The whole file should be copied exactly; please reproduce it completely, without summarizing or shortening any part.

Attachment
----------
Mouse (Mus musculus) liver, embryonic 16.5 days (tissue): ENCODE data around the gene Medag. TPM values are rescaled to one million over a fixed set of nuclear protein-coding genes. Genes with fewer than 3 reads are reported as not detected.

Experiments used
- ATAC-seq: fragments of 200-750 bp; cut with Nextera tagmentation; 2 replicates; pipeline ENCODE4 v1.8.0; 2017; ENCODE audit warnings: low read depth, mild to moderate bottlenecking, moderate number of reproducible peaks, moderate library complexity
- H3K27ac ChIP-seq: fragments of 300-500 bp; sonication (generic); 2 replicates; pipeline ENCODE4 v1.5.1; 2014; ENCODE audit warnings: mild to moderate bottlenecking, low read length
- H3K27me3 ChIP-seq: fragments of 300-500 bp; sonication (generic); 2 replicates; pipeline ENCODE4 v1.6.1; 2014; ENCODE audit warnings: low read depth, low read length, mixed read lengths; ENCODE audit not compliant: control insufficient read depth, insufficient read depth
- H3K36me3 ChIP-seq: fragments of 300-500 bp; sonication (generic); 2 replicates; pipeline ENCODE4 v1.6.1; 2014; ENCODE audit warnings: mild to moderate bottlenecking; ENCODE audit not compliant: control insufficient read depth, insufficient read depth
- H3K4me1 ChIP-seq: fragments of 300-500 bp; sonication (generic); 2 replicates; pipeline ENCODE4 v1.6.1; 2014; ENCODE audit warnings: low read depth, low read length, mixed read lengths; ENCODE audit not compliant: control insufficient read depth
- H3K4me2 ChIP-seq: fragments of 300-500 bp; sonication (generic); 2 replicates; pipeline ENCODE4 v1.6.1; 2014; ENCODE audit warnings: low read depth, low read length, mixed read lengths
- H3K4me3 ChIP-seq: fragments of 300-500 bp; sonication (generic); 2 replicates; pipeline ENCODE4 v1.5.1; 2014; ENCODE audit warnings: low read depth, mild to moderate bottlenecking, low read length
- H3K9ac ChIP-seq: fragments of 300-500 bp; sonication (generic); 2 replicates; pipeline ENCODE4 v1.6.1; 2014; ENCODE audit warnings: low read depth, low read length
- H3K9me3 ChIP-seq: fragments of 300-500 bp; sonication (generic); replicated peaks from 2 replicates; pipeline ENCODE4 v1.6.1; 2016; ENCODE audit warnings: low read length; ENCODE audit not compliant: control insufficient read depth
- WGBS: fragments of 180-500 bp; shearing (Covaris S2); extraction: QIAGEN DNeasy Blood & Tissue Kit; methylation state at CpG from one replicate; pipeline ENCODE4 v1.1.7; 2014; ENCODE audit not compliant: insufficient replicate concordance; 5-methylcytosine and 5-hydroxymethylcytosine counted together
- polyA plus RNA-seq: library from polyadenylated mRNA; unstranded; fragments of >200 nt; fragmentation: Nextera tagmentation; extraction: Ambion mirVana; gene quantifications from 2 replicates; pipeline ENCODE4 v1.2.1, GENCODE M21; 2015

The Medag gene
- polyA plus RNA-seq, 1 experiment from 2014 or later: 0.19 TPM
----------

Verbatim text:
Mouse (Mus musculus) liver, embryonic 16.5 days (tissue): ENCODE data around the gene Medag. TPM values are rescaled to one million over a fixed set of nuclear protein-coding genes. Genes with fewer than 3 reads are reported as not detected.

Experiments used
- ATAC-seq: fragments of 200-750 bp; cut with Nextera tagmentation; 2 replicates; pipeline ENCODE4 v1.8.0; 2017; ENCODE audit warnings: low read depth, mild to moderate bottlenecking, moderate number of reproducible peaks, moderate library complexity
- H3K27ac ChIP-seq: fragments of 300-500 bp; sonication (generic); 2 replicates; pipeline ENCODE4 v1.5.1; 2014; ENCODE audit warnings: mild to moderate bottlenecking, low read length
- H3K27me3 ChIP-seq: fragments of 300-500 bp; sonication (generic); 2 replicates; pipeline ENCODE4 v1.6.1; 2014; ENCODE audit warnings: low read depth, low read length, mixed read lengths; ENCODE audit not compliant: control insufficient read depth, insufficient read depth
- H3K36me3 ChIP-seq: fragments of 300-500 bp; sonication (generic); 2 replicates; pipeline ENCODE4 v1.6.1; 2014; ENCODE audit warnings: mild to moderate bottlenecking; ENCODE audit not compliant: control insufficient read depth, insufficient read depth
- H3K4me1 ChIP-seq: fragments of 300-500 bp; sonication (generic); 2 replicates; pipeline ENCODE4 v1.6.1; 2014; ENCODE audit warnings: low read depth, low read length, mixed read lengths; ENCODE audit not compliant: control insufficient read depth
- H3K4me2 ChIP-seq: fragments of 300-500 bp; sonication (generic); 2 replicates; pipeline ENCODE4 v1.6.1; 2014; ENCODE audit warnings: low read depth, low read length, mixed read lengths
- H3K4me3 ChIP-seq: fragments of 300-500 bp; sonication (generic); 2 replicates; pipeline ENCODE4 v1.5.1; 2014; ENCODE audit warnings: low read depth, mild to moderate bottlenecking, low read length
- H3K9ac ChIP-seq: fragments of 300-500 bp; sonication (generic); 2 replicates; pipeline ENCODE4 v1.6.1; 2014; ENCODE audit warnings: low read depth, low read length
- H3K9me3 ChIP-seq: fragments of 300-500 bp; sonication (generic); replicated peaks from 2 replicates; pipeline ENCODE4 v1.6.1; 2016; ENCODE audit warnings: low read length; ENCODE audit not compliant: control insufficient read depth
- WGBS: fragments of 180-500 bp; shearing (Covaris S2); extraction: QIAGEN DNeasy Blood & Tissue Kit; methylation state at CpG from one replicate; pipeline ENCODE4 v1.1.7; 2014; ENCODE audit not compliant: insufficient replicate concordance; 5-methylcytosine and 5-hydroxymethylcytosine counted together
- polyA plus RNA-seq: library from polyadenylated mRNA; unstranded; fragments of >200 nt; fragmentation: Nextera tagmentation; extraction: Ambion mirVana; gene quantifications from 2 replicates; pipeline ENCODE4 v1.2.1, GENCODE M21; 2015

The Medag gene
- polyA plus RNA-seq, 1 experiment from 2014 or later: 0.19 TPM